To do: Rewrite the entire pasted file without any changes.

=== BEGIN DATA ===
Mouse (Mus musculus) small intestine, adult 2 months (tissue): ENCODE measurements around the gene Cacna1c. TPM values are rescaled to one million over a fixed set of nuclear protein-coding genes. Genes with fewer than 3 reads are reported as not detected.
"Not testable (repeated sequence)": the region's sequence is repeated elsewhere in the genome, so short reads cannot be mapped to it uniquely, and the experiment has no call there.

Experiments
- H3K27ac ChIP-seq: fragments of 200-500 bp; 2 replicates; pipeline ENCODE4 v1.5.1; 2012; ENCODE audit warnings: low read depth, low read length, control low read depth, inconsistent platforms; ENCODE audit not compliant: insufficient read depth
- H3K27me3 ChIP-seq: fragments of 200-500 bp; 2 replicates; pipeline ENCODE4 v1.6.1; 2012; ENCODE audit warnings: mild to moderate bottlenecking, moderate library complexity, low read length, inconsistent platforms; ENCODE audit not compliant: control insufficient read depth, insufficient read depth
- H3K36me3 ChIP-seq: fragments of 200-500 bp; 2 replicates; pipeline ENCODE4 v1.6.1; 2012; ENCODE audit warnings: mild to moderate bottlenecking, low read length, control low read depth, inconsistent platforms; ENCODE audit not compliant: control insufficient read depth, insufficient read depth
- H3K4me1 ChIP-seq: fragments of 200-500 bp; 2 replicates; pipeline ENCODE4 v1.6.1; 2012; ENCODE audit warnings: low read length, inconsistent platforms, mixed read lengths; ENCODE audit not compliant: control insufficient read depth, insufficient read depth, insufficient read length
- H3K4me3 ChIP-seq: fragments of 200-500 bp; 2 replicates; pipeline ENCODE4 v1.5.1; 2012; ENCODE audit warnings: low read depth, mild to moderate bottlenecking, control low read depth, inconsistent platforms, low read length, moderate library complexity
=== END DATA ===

Mouse (Mus musculus) small intestine, adult 2 months (tissue): ENCODE measurements around the gene Cacna1c. TPM values are rescaled to one million over a fixed set of nuclear protein-coding genes. Genes with fewer than 3 reads are reported as not detected.
"Not testable (repeated sequence)": the region's sequence is repeated elsewhere in the genome, so short reads cannot be mapped to it uniquely, and the experiment has no call there.

Experiments
- H3K27ac ChIP-seq: fragments of 200-500 bp; 2 replicates; pipeline ENCODE4 v1.5.1; 2012; ENCODE audit warnings: low read depth, low read length, control low read depth, inconsistent platforms; ENCODE audit not compliant: insufficient read depth
- H3K27me3 ChIP-seq: fragments of 200-500 bp; 2 replicates; pipeline ENCODE4 v1.6.1; 2012; ENCODE audit warnings: mild to moderate bottlenecking, moderate library complexity, low read length, inconsistent platforms; ENCODE audit not compliant: control insufficient read depth, insufficient read depth
- H3K36me3 ChIP-seq: fragments of 200-500 bp; 2 replicates; pipeline ENCODE4 v1.6.1; 2012; ENCODE audit warnings: mild to moderate bottlenecking, low read length, control low read depth, inconsistent platforms; ENCODE audit not compliant: control insufficient read depth, insufficient read depth
- H3K4me1 ChIP-seq: fragments of 200-500 bp; 2 replicates; pipeline ENCODE4 v1.6.1; 2012; ENCODE audit warnings: low read length, inconsistent platforms, mixed read lengths; ENCODE audit not compliant: control insufficient read depth, insufficient read depth, insufficient read length
- H3K4me3 ChIP-seq: fragments of 200-500 bp; 2 replicates; pipeline ENCODE4 v1.5.1; 2012; ENCODE audit warnings: low read depth, mild to moderate bottlenecking, control low read depth, inconsistent platforms, low read length, moderate library complexity